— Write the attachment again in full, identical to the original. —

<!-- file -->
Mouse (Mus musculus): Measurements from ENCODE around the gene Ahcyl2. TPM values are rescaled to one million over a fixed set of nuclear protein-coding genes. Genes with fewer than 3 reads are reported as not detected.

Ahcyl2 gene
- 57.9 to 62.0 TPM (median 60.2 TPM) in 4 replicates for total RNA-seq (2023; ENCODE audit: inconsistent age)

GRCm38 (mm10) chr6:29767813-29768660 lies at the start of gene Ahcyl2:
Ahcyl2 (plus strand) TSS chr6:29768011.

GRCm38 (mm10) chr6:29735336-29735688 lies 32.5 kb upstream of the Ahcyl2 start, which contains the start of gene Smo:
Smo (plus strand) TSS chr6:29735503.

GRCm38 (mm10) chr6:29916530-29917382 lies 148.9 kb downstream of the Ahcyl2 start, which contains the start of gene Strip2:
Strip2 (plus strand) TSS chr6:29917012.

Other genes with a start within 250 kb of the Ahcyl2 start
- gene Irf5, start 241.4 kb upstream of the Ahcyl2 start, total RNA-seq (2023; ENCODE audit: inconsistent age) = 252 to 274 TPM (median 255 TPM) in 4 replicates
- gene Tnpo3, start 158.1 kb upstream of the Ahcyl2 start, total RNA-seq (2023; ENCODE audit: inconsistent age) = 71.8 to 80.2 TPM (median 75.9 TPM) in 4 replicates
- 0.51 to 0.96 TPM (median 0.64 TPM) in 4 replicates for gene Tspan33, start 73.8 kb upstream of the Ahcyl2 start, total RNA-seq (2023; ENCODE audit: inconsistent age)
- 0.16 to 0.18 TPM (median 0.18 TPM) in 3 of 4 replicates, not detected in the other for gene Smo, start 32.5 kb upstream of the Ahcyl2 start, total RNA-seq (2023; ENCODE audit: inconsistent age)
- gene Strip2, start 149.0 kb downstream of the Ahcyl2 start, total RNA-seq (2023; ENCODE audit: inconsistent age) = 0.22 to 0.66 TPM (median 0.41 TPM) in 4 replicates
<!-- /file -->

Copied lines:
Mouse (Mus musculus): Measurements from ENCODE around the gene Ahcyl2. TPM values are rescaled to one million over a fixed set of nuclear protein-coding genes. Genes with fewer than 3 reads are reported as not detected.

Ahcyl2 gene
- 57.9 to 62.0 TPM (median 60.2 TPM) in 4 replicates for total RNA-seq (2023; ENCODE audit: inconsistent age)

GRCm38 (mm10) chr6:29767813-29768660 lies at the start of gene Ahcyl2:
Ahcyl2 (plus strand) TSS chr6:29768011.

GRCm38 (mm10) chr6:29735336-29735688 lies 32.5 kb upstream of the Ahcyl2 start, which contains the start of gene Smo:
Smo (plus strand) TSS chr6:29735503.

GRCm38 (mm10) chr6:29916530-29917382 lies 148.9 kb downstream of the Ahcyl2 start, which contains the start of gene Strip2:
Strip2 (plus strand) TSS chr6:29917012.

Other genes with a start within 250 kb of the Ahcyl2 start
- gene Irf5, start 241.4 kb upstream of the Ahcyl2 start, total RNA-seq (2023; ENCODE audit: inconsistent age) = 252 to 274 TPM (median 255 TPM) in 4 replicates
- gene Tnpo3, start 158.1 kb upstream of the Ahcyl2 start, total RNA-seq (2023; ENCODE audit: inconsistent age) = 71.8 to 80.2 TPM (median 75.9 TPM) in 4 replicates
- 0.51 to 0.96 TPM (median 0.64 TPM) in 4 replicates for gene Tspan33, start 73.8 kb upstream of the Ahcyl2 start, total RNA-seq (2023; ENCODE audit: inconsistent age)
- 0.16 to 0.18 TPM (median 0.18 TPM) in 3 of 4 replicates, not detected in the other for gene Smo, start 32.5 kb upstream of the Ahcyl2 start, total RNA-seq (2023; ENCODE audit: inconsistent age)
- gene Strip2, start 149.0 kb downstream of the Ahcyl2 start, total RNA-seq (2023; ENCODE audit: inconsistent age) = 0.22 to 0.66 TPM (median 0.41 TPM) in 4 replicates